Losing Weight After Menopause May Lead to Slight Bone Loss
WebMD News Archive
Aug. 3, 2000 -- Middle-aged women who choose to lose weight also lose a small amount of bone density in the process, which could leave them slightly more vulnerable to broken bones, a new study shows.
But this shouldn't be considered a green-light to overeat: Being overweight can lead to high blood pressure, heart disease, and other chronic problems, and researchers say their findings should not discourage women from continuing weight loss programs.
Instead, they say, doctors should monitor the bone density of their postmenopausal patients who are trying to lose weight, and should encourage them to build bone density through methods such as exercise and hormone replacement therapy.
"I would assume that people who need to lose weight might become more cautious, and more active about this issue when interacting with their doctors," study author Dinnie Chao, PhD, tells WebMD. She suggests that women "talk to their doctor and discuss risk factors for other diseases as a result of being overweight." Chao is with the Center for Health Services Research in Primary Care at the University of California, Davis, in Sacramento.
For the one-year study, published in the Journal of the American Geriatric Society, Chao and colleagues followed 67 overweight, postmenopausal women, some of whom were put on weight loss regimens. Their average age was 66, and their average weight when the study began was 178 pounds.
Researchers measured the bone mineral density -- which correlates with adequate calcium levels -- of the women's entire bodies, their lower spines, and their thigh bones. They found that the weight loss group had lost an average of nine pounds at six months and were down nearly eight pounds at the one-year mark. Weight loss was associated with a slight loss of bone strength, as measured by a decrease in total-body bone mineral density.
So what does this mean for the middle-aged woman who is trying to lose a little weight? "For these women, weight loss will probably have no effect on the skeleton," John J.B. Anderson, PhD, tells WebMD. "Physical activity is very important, and walking and upper-body strengthening are very good to maintain and improve bone density."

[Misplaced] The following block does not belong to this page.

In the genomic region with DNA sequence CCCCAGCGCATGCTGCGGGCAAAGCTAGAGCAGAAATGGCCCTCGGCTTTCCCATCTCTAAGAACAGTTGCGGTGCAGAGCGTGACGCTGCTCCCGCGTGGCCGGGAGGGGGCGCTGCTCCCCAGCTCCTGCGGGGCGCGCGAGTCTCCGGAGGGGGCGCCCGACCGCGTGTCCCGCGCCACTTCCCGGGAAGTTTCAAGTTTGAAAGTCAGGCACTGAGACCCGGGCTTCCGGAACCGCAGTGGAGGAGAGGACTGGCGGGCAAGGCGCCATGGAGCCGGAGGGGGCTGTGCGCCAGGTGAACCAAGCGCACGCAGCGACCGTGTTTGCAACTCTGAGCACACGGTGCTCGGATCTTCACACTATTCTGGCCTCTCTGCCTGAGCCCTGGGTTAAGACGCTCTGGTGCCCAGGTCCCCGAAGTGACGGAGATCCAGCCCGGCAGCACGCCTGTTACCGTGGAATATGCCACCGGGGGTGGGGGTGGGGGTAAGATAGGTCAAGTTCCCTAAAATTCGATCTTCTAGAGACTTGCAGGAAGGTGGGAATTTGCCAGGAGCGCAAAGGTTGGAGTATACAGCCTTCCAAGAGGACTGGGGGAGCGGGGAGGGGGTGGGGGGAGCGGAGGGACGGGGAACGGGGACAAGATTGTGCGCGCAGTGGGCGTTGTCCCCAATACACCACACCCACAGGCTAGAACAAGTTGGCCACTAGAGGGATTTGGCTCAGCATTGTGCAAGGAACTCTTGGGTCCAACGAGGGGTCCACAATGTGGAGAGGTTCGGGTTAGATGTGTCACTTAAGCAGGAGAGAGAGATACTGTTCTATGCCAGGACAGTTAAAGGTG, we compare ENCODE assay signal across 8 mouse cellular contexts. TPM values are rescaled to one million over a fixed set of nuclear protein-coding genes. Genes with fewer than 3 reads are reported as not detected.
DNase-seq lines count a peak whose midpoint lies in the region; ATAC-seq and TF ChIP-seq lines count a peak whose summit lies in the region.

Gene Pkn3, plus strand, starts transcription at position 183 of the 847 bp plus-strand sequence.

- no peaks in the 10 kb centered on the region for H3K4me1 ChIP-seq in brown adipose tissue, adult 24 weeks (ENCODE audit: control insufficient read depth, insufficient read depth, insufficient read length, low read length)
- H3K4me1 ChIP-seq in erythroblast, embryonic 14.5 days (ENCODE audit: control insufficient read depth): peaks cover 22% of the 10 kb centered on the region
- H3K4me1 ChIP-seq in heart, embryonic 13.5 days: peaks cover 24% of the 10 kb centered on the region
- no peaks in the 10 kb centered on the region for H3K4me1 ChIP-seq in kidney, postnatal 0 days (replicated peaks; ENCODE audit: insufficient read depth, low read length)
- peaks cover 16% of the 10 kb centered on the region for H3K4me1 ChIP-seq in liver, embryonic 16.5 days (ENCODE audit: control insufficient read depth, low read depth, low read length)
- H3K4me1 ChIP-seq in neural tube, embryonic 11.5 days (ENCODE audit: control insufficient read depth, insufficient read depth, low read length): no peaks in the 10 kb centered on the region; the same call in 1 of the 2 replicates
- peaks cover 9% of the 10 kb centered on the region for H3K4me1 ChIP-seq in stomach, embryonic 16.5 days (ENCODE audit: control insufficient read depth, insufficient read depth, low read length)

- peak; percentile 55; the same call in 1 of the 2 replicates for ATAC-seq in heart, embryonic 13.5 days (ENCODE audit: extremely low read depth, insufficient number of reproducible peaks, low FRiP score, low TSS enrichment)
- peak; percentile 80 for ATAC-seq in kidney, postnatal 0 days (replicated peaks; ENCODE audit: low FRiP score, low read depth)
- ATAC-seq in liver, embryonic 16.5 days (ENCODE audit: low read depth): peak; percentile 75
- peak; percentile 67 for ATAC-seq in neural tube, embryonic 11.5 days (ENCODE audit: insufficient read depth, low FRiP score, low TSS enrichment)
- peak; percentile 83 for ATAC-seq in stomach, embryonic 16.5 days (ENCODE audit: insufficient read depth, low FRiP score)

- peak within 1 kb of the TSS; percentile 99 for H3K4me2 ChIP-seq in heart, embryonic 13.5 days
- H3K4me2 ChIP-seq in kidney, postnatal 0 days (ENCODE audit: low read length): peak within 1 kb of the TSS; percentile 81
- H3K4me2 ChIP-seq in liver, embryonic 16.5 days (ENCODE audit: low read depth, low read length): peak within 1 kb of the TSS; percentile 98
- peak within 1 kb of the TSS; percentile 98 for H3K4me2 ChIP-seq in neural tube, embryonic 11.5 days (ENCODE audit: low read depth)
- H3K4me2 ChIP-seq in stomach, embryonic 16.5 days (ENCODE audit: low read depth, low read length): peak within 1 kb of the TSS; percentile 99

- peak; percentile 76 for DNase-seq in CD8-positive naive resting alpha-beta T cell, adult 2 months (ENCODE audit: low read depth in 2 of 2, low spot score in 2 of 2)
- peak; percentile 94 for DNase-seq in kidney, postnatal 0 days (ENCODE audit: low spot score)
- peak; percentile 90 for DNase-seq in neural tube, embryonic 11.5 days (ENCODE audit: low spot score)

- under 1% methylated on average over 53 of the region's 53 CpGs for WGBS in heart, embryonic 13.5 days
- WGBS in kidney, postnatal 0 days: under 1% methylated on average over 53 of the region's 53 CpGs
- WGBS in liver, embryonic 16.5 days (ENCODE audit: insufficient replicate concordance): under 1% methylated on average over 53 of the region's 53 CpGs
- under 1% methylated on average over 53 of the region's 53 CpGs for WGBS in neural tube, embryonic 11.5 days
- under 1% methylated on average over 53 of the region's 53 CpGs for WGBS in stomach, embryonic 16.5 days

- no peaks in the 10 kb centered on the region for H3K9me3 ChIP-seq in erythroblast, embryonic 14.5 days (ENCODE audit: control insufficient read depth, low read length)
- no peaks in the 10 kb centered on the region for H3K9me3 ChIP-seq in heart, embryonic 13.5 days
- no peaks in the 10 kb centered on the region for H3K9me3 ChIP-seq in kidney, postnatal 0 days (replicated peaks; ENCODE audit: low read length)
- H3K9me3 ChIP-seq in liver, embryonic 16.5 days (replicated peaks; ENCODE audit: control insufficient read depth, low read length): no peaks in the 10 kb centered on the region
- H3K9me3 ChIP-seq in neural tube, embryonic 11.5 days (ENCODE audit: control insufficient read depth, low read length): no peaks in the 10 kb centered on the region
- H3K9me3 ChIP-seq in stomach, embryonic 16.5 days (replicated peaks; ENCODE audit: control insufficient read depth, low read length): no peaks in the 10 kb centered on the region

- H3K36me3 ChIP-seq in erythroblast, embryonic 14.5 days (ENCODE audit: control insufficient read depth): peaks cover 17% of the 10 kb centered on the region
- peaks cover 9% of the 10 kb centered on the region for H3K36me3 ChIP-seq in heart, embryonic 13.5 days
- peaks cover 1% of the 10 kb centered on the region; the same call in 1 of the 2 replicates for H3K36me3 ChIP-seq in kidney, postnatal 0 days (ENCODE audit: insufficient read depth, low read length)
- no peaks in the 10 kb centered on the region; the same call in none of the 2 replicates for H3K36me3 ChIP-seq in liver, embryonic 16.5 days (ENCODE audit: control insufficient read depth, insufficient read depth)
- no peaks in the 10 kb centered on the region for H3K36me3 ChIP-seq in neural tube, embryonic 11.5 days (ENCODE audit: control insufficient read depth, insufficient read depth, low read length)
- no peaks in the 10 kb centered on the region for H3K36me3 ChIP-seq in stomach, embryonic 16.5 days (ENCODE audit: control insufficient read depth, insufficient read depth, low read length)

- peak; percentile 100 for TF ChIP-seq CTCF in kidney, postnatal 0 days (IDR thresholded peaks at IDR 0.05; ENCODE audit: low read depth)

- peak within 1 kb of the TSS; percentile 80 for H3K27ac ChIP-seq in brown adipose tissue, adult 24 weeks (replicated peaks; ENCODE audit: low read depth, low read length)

Anderson also suggests that women get enough dietary calcium, about 1,200 milligrams daily (to be decided by their doctors or nutritionists) and believes that, while it is controversial for other reasons, "estrogen is the best drug" for bone health. Anderson, a professor of nutrition at the University of North Carolina in Chapel Hill, was not involved in the study.
Concerns about bone mass should not keep women from losing weight, Rafael Bejarano-Narbona, MD, tells WebMD. Nevertheless, he believes that "every postmenopausal woman should have a bone-mineral density test done." The testing, he says, is usually covered by insurance. Bejarano-Narbona is medical director of the geriatric practice at Columbia Presbyterian Medical Center in New York.
"With an aging population, we should be aware of the consequences of osteoporosis and the need for treatment of this condition, as well as the importance of controlling high blood pressure," Bejarano-Narbona says.
Chao says that women, with the help of their doctors, should have a plan to improve their overall health. "Weigh the pros and cons of losing weight in order to reduce your risks for other diseases," she says. "And, if weight loss is chosen, incorporate ways to maintain or increase your bone density in your treatment plan."